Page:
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Syrah share price crashes lower following disappointing update

James Mickleboro

In morning trade the Syrah Resources Ltd (ASX: SYR) share price has crashed lower following the release of its second quarter update.

At the time of writing the graphite producer’s shares are down 7% to 95.5 cents.

What happened in the second quarter?

During the second quarter Syrah produced 44kt natural flake graphite, which was 8% lower than its first quarter production. It was also lower than its downgraded production guidance of 45kt to 50kt (from 50kt to 55kt) given on June 7.

Management advised that this was due primarily to minor equipment issues during the period.

In light of this lower production, first half C1 operating cash costs increased to US$567 a tonne. This was notably higher than planned and a long way from its target of towards US$400 a tonne by the end of 2019.

Another negative was that the weighted average graphite price achieved during the second quarter was US$457 a tonne (CIF). This was down from US$469 a tonne in the first quarter and blamed on lower Chinese fines pricing and weaker than planned coarse flake production.

Both were way off Syrah’s guidance given at the end of FY 2018 for a “weighted average CIF price of US$500– US$600 per tonne trending upwards.”

During the quarter the company sold 53kt of product compared to 48kt in the first quarter. This was achieved through continued improvement in contract volume and logistics.

Looking ahead, Syrah is targeting full year production of 205kt to 245kt, but warned that this is dependent on the ongoing assessment of sales volume against price, production performance, and quality performance.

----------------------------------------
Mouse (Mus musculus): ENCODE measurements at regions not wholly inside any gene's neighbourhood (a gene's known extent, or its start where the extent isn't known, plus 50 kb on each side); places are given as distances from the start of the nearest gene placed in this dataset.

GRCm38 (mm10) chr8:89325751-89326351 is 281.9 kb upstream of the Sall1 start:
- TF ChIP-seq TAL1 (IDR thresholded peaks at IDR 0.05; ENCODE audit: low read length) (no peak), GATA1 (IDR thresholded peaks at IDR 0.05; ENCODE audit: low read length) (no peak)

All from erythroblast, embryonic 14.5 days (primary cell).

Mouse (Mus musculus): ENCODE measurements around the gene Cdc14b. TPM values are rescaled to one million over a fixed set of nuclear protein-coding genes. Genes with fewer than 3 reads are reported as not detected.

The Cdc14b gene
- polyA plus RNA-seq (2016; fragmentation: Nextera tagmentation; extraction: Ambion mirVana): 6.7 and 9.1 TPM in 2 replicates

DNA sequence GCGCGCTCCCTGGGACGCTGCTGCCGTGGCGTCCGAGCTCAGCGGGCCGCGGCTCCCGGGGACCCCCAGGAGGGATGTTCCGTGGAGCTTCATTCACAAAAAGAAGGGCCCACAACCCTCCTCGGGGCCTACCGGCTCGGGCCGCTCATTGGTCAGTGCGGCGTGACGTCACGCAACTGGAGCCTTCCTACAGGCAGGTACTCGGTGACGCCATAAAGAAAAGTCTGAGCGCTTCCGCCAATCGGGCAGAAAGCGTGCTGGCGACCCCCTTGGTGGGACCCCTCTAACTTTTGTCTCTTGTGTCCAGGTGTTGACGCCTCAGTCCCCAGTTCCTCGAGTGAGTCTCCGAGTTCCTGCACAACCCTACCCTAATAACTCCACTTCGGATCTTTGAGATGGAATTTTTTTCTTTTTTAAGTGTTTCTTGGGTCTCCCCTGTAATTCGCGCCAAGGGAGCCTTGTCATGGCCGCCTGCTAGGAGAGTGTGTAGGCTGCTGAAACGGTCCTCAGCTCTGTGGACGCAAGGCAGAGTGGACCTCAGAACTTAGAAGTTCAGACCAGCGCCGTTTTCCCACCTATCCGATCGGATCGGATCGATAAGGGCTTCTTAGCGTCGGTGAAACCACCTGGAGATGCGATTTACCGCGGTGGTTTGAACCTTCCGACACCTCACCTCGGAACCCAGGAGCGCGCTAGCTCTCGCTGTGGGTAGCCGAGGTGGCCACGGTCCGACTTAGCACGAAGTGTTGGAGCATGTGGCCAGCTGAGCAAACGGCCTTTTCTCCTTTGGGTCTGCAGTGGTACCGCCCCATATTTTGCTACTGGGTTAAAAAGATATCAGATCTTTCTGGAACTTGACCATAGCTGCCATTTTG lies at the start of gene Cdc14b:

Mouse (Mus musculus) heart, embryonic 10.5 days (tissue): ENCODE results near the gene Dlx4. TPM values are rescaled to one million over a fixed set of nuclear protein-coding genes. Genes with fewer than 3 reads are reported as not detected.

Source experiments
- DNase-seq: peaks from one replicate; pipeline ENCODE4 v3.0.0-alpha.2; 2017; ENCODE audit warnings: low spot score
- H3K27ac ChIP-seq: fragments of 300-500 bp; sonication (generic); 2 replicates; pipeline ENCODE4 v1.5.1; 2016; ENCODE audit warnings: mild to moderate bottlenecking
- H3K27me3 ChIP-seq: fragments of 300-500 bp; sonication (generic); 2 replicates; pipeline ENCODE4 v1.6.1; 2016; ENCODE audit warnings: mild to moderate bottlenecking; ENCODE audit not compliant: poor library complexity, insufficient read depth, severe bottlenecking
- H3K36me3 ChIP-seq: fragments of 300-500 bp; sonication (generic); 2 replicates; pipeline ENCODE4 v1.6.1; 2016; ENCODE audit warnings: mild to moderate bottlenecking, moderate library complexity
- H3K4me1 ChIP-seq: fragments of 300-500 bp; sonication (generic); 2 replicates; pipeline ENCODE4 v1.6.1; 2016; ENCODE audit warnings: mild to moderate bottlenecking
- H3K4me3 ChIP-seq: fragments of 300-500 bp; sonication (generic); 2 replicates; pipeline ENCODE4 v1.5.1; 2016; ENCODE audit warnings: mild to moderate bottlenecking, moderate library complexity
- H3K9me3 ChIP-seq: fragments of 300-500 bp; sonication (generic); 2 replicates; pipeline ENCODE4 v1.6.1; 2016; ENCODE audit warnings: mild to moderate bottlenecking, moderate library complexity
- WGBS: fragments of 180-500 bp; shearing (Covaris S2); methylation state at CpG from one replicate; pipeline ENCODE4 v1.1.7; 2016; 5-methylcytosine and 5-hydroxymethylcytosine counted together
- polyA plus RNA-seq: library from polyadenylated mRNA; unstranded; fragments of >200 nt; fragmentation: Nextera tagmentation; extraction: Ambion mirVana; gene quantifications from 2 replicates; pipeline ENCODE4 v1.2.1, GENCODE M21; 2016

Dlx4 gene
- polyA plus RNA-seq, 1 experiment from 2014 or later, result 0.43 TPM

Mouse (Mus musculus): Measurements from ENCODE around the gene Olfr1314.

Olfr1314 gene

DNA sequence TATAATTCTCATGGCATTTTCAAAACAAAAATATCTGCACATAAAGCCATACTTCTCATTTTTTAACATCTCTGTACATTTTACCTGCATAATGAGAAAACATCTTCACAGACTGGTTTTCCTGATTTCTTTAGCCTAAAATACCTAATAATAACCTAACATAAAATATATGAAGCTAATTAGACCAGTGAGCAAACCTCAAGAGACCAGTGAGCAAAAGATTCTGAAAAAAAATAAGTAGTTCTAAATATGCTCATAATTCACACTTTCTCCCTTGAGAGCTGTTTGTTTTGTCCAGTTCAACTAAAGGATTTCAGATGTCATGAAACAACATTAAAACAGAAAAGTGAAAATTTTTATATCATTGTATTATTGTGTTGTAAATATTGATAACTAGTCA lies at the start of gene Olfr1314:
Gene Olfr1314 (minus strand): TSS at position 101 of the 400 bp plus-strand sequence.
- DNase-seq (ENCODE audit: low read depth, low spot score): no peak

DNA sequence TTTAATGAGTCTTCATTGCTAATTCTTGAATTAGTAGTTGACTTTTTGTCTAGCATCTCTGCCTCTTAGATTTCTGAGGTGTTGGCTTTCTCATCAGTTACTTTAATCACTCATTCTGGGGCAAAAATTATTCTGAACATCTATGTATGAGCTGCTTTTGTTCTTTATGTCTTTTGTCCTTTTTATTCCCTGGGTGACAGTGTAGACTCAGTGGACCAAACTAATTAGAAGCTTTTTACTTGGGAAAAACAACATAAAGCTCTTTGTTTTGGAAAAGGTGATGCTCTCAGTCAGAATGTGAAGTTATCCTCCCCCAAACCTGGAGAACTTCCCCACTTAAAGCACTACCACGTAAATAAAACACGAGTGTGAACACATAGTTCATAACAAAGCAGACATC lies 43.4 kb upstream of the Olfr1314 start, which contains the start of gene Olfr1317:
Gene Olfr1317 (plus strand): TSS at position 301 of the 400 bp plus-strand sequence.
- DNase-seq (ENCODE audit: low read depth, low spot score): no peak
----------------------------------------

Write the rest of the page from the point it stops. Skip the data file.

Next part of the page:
It also continues to expect C1 cash operating costs to trend towards US$400 a tonne by the end of FY 2019, subject to recovery and production volume outcomes.

And finally, management aims to increase its weighted average CIF price through improved product mix, higher product grade skewed towards 96% and 97% fixed carbon, and geographic placement of sales.

What now?

With C1 cash operating costs of US$567 a tonne and a weighted average graphite price achieved of US$457 a tonne (CIF), it isn’t hard to see why Syrah is the most shorted share on the Australian share market. It costs more for the company to pull graphite out of the ground than it receives when it sells it to customers.

Elsewhere in the battery materials industry, this update appears to have dented sentiment and sent Galaxy Resources Limited (ASX: GXY) and Orocobre Limited (ASX: ORE) shares tumbling lower.

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Motley Fool contributor James Mickleboro owns shares of Galaxy Resources Limited. The Motley Fool Australia has no position in any of the stocks mentioned. We Fools may not all hold the same opinions, but we all believe that considering a diverse range of insights makes us better investors. The Motley Fool has a disclosure policy. This article contains general investment advice only (under AFSL 400691). Authorised by Scott Phillips.

The Motley Fool's purpose is to help the world invest, better. Click here now for your free subscription to Take Stock, The Motley Fool's free investing newsletter. Packed with stock ideas and investing advice, it is essential reading for anyone looking to build and grow their wealth in the years ahead. This article contains general investment advice only (under AFSL 400691). Authorised by Bruce Jackson. 2019